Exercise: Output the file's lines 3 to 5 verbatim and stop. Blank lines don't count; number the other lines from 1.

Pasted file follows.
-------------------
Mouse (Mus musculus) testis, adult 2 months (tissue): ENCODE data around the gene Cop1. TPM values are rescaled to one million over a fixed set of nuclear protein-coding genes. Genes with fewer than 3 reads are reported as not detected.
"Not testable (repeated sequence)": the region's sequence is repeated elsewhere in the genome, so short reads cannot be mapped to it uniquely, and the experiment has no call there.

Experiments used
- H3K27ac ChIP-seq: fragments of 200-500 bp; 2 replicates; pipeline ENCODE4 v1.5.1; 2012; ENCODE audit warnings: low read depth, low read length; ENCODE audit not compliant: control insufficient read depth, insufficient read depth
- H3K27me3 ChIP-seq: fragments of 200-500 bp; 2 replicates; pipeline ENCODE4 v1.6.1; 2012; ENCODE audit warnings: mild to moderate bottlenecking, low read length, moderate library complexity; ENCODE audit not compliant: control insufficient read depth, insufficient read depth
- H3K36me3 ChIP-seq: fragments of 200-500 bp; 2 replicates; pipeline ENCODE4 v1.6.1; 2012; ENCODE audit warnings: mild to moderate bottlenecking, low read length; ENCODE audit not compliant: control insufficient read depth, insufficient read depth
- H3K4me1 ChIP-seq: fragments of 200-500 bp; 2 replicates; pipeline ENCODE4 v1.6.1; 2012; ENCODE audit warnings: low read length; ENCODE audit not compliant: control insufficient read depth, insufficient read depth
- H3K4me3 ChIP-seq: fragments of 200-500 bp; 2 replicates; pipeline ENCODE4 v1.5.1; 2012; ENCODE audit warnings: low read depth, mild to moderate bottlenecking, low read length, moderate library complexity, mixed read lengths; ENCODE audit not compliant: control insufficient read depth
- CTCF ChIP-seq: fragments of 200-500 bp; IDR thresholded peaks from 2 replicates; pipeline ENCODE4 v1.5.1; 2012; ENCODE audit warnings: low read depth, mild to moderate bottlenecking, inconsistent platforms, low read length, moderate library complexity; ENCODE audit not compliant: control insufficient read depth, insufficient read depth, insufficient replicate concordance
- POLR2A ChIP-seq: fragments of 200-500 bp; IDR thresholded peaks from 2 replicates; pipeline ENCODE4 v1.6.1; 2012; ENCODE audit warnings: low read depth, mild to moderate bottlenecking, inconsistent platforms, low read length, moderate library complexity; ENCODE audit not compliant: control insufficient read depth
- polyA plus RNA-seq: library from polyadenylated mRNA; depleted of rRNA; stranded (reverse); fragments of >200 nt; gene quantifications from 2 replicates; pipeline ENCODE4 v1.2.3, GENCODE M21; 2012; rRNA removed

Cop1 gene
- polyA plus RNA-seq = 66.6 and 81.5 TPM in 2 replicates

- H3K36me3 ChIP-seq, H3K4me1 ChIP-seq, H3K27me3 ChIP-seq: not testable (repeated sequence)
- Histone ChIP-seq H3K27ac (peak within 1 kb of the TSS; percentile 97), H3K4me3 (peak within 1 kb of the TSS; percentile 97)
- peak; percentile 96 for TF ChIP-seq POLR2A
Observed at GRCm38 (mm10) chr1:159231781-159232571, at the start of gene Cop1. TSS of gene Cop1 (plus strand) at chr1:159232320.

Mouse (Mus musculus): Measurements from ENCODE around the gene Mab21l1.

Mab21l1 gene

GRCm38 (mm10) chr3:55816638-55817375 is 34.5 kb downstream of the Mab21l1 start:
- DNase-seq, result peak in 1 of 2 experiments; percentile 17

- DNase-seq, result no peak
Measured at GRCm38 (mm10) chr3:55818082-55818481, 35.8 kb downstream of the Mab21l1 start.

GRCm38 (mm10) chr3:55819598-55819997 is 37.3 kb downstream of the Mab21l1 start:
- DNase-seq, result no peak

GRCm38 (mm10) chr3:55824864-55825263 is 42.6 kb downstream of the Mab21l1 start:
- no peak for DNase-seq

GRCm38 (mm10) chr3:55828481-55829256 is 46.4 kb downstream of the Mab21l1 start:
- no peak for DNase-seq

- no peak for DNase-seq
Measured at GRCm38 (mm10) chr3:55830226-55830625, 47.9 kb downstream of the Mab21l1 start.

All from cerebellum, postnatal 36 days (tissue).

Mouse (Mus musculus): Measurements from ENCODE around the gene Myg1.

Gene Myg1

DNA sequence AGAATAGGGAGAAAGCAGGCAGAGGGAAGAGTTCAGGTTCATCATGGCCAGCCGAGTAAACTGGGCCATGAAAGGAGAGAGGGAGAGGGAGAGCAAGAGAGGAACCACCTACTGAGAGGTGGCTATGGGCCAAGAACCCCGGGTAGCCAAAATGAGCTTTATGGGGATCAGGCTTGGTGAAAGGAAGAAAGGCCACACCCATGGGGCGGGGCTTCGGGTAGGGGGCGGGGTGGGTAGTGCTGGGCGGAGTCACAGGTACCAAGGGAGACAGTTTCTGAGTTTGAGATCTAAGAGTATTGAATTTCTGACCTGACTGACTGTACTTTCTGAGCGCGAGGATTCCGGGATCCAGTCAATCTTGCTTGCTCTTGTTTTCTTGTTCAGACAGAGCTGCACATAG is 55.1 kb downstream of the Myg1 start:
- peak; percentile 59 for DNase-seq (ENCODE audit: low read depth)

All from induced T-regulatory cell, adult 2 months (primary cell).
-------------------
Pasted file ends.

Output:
Experiments used
- H3K27ac ChIP-seq: fragments of 200-500 bp; 2 replicates; pipeline ENCODE4 v1.5.1; 2012; ENCODE audit warnings: low read depth, low read length; ENCODE audit not compliant: control insufficient read depth, insufficient read depth
- H3K27me3 ChIP-seq: fragments of 200-500 bp; 2 replicates; pipeline ENCODE4 v1.6.1; 2012; ENCODE audit warnings: mild to moderate bottlenecking, low read length, moderate library complexity; ENCODE audit not compliant: control insufficient read depth, insufficient read depth